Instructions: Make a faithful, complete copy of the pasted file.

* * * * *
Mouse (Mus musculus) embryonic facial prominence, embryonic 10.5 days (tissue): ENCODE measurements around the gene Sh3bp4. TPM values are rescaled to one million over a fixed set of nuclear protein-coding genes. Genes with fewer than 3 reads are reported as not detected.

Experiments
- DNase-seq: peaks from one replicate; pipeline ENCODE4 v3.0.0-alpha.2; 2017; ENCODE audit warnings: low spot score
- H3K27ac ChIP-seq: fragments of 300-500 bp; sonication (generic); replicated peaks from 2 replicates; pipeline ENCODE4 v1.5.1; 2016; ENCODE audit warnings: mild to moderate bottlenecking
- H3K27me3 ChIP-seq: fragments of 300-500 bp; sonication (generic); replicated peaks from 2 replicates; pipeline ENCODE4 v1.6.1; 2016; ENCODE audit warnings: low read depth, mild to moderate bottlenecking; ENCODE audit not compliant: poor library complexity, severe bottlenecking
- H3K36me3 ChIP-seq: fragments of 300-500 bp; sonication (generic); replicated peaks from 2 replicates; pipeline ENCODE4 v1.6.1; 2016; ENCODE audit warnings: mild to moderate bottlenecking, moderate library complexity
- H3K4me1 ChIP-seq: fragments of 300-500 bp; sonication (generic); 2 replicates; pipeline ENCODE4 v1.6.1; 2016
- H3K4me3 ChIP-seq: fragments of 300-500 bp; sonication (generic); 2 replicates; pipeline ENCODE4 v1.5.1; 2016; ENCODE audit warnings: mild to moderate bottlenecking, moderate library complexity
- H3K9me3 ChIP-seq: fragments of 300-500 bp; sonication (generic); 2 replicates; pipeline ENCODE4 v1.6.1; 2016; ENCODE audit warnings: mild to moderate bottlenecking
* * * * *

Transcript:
Mouse (Mus musculus) embryonic facial prominence, embryonic 10.5 days (tissue): ENCODE measurements around the gene Sh3bp4. TPM values are rescaled to one million over a fixed set of nuclear protein-coding genes. Genes with fewer than 3 reads are reported as not detected.

Experiments
- DNase-seq: peaks from one replicate; pipeline ENCODE4 v3.0.0-alpha.2; 2017; ENCODE audit warnings: low spot score
- H3K27ac ChIP-seq: fragments of 300-500 bp; sonication (generic); replicated peaks from 2 replicates; pipeline ENCODE4 v1.5.1; 2016; ENCODE audit warnings: mild to moderate bottlenecking
- H3K27me3 ChIP-seq: fragments of 300-500 bp; sonication (generic); replicated peaks from 2 replicates; pipeline ENCODE4 v1.6.1; 2016; ENCODE audit warnings: low read depth, mild to moderate bottlenecking; ENCODE audit not compliant: poor library complexity, severe bottlenecking
- H3K36me3 ChIP-seq: fragments of 300-500 bp; sonication (generic); replicated peaks from 2 replicates; pipeline ENCODE4 v1.6.1; 2016; ENCODE audit warnings: mild to moderate bottlenecking, moderate library complexity
- H3K4me1 ChIP-seq: fragments of 300-500 bp; sonication (generic); 2 replicates; pipeline ENCODE4 v1.6.1; 2016
- H3K4me3 ChIP-seq: fragments of 300-500 bp; sonication (generic); 2 replicates; pipeline ENCODE4 v1.5.1; 2016; ENCODE audit warnings: mild to moderate bottlenecking, moderate library complexity
- H3K9me3 ChIP-seq: fragments of 300-500 bp; sonication (generic); 2 replicates; pipeline ENCODE4 v1.6.1; 2016; ENCODE audit warnings: mild to moderate bottlenecking